Opinion: technology means we can experience the world socially without face-to-face interactions, so can we still talk about online and offline selves?

Last year, Facebook boss Mark Zuckerberg announced his future plan for the social media company: the promise of a metaverse in which, thanks to VR technologies, we will be able to immerse ourselves and interact with each other. We will be invited to create avatars that resemble us (or not) and evolve in a virtual space that not only will let us explore fictional environments but also reproduce real life settings.

The Metaverse gives us an example of how the online and offline sphere are blending with one another. Isn't this also one of the observations that the Covid-19 pandemic has highlighted? We learned that we could have drinks with friends on Zoom, attend work meetings, go to class and even have first dates online without experiencing any of those interactions outside of the online sphere.

The internet gives us the opportunity to exist and even experience the world socially without having to engage in face-to-face interactions so can we still talk about online and offline selves? Is our online identity blending with our offline identity?

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From RTÉ Radio 1's The Business, Elaine Burke from Silicon Republic on the future of the online meeting

Identity is a vast, dynamic and complex topic. How we see ourselves depends on the social roles and group memberships we hold (social identities) and our personal and character traits (personal identities). We negotiate our identity with others. Identity is comprised of the self-concept (how one sees themselves) and the social self (how one is perceived by others).

We process our identity publicly by making identity claims about our self-concept in the hope that those claims will be validated by others. For instance, if a person defines themselves as a football fan, they might display that identity-component by wearing their favourite football team jersey, with the goal of being recognised by others as a legitimate football enthusiast. In that sense, others play a crucial role in how we define ourselves. We tailor our behaviours according to social expectations of what it means to be a good football fan, and in other cases a good parent, or even a good employee.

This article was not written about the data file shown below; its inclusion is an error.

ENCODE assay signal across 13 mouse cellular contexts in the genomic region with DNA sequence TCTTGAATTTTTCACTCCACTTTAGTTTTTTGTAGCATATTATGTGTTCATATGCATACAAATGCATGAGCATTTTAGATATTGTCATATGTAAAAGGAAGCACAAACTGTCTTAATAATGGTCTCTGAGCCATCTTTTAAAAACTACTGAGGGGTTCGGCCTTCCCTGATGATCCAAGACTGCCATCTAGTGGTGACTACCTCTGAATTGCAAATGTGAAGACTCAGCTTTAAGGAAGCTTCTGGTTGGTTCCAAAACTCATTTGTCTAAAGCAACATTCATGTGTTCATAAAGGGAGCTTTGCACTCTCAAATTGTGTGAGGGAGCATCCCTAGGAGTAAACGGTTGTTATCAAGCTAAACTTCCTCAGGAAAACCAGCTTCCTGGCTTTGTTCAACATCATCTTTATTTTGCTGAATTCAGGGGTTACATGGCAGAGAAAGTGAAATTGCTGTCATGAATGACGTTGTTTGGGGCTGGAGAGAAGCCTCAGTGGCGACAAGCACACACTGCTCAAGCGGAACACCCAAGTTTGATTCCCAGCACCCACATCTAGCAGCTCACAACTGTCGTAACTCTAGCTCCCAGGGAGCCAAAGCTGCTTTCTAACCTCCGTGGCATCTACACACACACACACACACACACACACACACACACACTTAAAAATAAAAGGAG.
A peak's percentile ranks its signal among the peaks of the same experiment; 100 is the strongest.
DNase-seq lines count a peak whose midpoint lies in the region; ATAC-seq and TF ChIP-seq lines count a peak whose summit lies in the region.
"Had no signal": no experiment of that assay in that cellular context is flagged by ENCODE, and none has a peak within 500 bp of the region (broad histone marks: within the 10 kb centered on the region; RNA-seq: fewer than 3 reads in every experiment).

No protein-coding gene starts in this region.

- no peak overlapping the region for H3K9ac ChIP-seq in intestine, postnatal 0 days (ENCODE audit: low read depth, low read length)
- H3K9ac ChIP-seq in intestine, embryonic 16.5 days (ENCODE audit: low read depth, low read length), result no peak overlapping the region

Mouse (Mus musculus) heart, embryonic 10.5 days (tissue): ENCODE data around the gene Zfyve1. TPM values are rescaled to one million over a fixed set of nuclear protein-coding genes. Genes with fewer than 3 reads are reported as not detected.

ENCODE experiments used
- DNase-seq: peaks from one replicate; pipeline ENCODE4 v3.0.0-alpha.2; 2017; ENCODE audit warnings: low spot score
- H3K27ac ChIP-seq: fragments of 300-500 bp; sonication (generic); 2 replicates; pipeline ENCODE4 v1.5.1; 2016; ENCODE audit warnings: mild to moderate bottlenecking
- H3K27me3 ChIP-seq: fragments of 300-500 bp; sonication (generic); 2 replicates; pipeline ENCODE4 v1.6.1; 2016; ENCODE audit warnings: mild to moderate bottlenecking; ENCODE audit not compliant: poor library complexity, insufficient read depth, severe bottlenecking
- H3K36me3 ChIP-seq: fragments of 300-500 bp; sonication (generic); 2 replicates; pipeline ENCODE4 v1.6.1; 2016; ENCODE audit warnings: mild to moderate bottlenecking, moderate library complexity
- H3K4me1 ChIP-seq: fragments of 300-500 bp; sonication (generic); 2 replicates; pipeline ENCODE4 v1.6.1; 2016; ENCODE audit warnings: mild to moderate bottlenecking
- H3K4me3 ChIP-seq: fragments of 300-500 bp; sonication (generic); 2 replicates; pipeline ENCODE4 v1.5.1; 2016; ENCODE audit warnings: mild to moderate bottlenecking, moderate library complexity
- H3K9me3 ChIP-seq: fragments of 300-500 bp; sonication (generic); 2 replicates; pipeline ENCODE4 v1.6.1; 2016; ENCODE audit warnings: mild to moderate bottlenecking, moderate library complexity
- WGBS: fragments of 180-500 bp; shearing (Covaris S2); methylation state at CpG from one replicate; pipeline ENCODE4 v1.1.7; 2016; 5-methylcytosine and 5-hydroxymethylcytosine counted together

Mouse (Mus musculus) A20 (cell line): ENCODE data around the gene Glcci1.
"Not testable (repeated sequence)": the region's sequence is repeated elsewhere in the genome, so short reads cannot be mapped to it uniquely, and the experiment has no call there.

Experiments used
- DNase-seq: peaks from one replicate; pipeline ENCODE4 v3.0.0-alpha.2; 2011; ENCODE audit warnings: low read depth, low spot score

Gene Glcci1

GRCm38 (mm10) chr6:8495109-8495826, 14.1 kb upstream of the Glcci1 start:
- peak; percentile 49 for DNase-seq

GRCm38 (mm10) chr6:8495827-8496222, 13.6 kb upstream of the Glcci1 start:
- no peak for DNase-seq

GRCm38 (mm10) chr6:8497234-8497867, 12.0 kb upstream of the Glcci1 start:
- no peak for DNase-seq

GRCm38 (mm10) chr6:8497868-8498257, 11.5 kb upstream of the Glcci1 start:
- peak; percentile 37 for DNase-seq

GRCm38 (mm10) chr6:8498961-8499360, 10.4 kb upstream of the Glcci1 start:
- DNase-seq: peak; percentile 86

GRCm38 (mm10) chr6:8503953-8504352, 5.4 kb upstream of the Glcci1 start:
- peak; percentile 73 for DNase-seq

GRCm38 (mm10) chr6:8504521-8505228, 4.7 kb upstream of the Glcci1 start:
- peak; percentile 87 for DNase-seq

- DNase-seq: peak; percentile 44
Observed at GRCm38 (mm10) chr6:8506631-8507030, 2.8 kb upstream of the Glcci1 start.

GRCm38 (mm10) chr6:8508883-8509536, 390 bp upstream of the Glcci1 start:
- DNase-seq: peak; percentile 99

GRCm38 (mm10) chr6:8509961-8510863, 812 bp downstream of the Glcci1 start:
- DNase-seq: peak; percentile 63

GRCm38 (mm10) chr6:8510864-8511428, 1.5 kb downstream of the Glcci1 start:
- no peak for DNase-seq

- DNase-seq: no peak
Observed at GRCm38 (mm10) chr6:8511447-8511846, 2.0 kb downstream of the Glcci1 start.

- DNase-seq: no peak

Interestingly, the internet before social media was characterised as a space where individuals could abstain themselves from the validation of others. Indeed, forums and chatrooms allowed their members to interact with one another anonymously. Members would not use their real names nor provide profile pictures. Remember, the word "selfie" only made it to the Oxford dictionary in 2013.

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From RTÉ Brainstorm, how selfies show what it means to be human in the 21st century

The anonymity and the disembodiment of the pre-social media era offered an environment in which individuals could explore their identity. They could take on different personae that differed from their "real life" identity. The internet played an important role of identity empowerment as people could enact their desired self without risking the judgment of others.

Marginalised communities could turn to the internet to express unconventional behaviours without being persecuted. Online identities could abstain themselves from social constructs and the limits of the physical and real world. In a sense, the internet was liberating for identity. Online, we could engage in the quest for becoming one’s true self.

But the internet of social media operates on another mode of identity production that is not so liberating. On social media, the online self is re-anchored to the offline self as individuals use their real name, post pictures of themselves and recreate their offline network online. The role played by others is reintegrated in the way we process our identity.

We do not adopt the same behaviours on Facebook, LinkedIn and Instagram as we would with co-workers, close friends or family members

On social media, individuals can strategise about their identity claims and monitor others’ reactions through likes and shares. The distinction blurs between the offline and the online self. We use our online identity with a clear goal in mind for our desired offline identity. We try to work on how we want to be perceived by others. We reproduce our offline social identities and their attached role expectations on social media.

We compartmentalise our online identity and engage in less explorative identity processes. We do not adopt the same behaviours and strategies on Facebook, LinkedIn and Instagram as we would with co-workers, close friends or family members.

Like our offline identity, our online identity is socially constructed and negotiated as it cannot abstain itself from the views of others. Our online self is real and, with VR technologies, we will soon be able to embody it. But be mindful that others might praise you or persecute you offline for how you behave online.


The views expressed here are those of the author and do not represent or reflect the views of RTÉ